On Fast Walking, Getting into a Zone, and Zen Moments


I have been spending a lot of time pounding the proverbial pavement near my home since early June in my efforts to lose the weight that has contributed to some fairly serious health problems I acquired. In this process I have lost about 25 pounds in a little over three months, but what really interests me is the greater physical endurance I have noticed in the last few weeks.

When I started walking I was choosing iPod songs around the 110 beats per minute (BPM) range, and I gradually started finding songs in the 125 BPM range to assist me in maintaining a 4-5 MPH pace that will burn some serious calories. Yet I typically walked for about 30-40 minutes at a stretch, and I found that 12-15 minutes was about the most I could maintain the fastest pace before needing to slow down to 110 BPM.

Today I decided to push myself further, and I decided to see if I could maintain the fast pace for a full hour. I think that I hit one of those workout "zones" today, and I got into a groove where it felt like I could keep that fast-walking (I hate the term "power walking" - it sounds so trendy) pace going all day.

Walk, walk, walk, walk. No pressing worries, no upcoming appointments, just walk, walk, walk, walk.

I found myself approaching something akin to what Zen Buddhists call kensho, or that state of mind where one can transcend material concerns and just...be. Of course, there were too many distractions (the iPod songs plus other walkers, dogs, and bicyclists) for me to have achieved some sort of true enlightenment, yet all the same the first 45 minutes passed with surprising speed.

Returning home I experienced a greater sense of peace, which materialist-focused cynics might attribute to a simple flood of endorphins in my brain from exercise. Maybe this was simply a fast-walking high, and maybe it was something spiritual, but you cannot dismiss moments of profound bliss as imaginary.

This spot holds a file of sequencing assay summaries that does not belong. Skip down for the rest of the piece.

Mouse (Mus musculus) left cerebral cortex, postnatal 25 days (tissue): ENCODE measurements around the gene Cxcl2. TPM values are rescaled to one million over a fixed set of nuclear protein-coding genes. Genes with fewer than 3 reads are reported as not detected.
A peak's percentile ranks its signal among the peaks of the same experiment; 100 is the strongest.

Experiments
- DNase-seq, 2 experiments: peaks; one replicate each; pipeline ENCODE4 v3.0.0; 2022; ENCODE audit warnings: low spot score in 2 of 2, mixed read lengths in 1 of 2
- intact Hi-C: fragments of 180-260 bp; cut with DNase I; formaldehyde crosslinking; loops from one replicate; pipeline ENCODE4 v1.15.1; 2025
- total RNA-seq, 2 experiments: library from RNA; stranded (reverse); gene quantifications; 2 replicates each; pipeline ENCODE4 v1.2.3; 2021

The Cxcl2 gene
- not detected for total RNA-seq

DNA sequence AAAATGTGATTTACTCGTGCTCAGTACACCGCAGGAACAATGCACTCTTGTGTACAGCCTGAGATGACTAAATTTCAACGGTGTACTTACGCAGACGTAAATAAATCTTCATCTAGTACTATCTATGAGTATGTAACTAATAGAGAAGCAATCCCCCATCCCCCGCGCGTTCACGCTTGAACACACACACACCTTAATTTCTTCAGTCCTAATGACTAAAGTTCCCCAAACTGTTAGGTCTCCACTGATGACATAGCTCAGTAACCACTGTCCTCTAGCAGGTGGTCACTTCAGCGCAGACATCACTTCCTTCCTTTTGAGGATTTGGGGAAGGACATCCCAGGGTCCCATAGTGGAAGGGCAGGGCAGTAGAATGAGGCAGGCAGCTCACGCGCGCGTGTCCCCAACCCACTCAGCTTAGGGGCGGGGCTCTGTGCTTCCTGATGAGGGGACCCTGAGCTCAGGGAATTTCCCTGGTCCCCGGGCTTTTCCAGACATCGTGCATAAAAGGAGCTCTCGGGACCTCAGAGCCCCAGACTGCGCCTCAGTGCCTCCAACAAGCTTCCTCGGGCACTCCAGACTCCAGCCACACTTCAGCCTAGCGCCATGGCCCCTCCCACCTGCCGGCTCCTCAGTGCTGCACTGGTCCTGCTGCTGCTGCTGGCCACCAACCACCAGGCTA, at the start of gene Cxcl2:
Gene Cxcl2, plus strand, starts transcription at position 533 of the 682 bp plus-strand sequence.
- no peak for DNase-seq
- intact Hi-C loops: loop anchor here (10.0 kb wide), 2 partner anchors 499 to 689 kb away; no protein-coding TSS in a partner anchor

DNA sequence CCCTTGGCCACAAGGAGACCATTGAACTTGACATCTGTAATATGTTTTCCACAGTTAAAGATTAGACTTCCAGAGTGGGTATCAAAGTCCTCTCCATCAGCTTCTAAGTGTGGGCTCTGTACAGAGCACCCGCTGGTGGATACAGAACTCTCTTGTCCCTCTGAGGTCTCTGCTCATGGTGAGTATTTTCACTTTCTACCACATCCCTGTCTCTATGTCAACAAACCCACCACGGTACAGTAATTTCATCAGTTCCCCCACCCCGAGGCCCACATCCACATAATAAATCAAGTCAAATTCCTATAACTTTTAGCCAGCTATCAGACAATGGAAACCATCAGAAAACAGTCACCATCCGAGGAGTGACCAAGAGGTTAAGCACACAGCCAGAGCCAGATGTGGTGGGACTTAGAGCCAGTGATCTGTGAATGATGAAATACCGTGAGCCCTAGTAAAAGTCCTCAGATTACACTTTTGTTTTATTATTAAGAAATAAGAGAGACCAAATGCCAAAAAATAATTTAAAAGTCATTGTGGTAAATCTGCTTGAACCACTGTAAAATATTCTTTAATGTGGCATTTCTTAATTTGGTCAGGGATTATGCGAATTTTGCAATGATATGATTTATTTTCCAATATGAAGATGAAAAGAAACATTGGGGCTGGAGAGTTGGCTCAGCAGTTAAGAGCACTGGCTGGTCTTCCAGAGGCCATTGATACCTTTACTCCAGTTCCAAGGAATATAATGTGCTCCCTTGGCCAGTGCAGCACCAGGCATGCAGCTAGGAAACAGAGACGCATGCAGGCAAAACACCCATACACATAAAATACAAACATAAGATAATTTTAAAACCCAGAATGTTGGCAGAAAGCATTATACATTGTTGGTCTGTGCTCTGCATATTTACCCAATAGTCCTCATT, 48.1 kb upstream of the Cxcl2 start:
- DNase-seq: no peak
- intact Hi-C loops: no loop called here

And unlike artificially induced highs from booze or drugs, there is a certain satisfaction associated with the hard work needed to achieve a "natural" high like this. It takes sweat and patience to overcome the urge to quit exercising, as it is simply much easier to put forth a modestly active effort and accept the deceptive notion that our bodies have physical limits.

Yes, we cannot become marathon runners in a weekend, but at the same time our bodies can be pushed much farther than our conscious mind thinks. Forcing ourselves to travel beyond our first and second thoughts of quitting can lead to surprising results. I commented to my better-fit and healthier wife the other night that I used to think she was quite the fast walker, and when we went for a walk the other day I noticed that I was now capable of exceeding her pace by an unexpected amount.

All in just three months.

So now I am off to attempt my first one-mile run in over a decade. I think I will be pleasantly surprised by my ability to accomplish this modest feat, a level of activity I thought beyond my current abilities just a few weeks ago.

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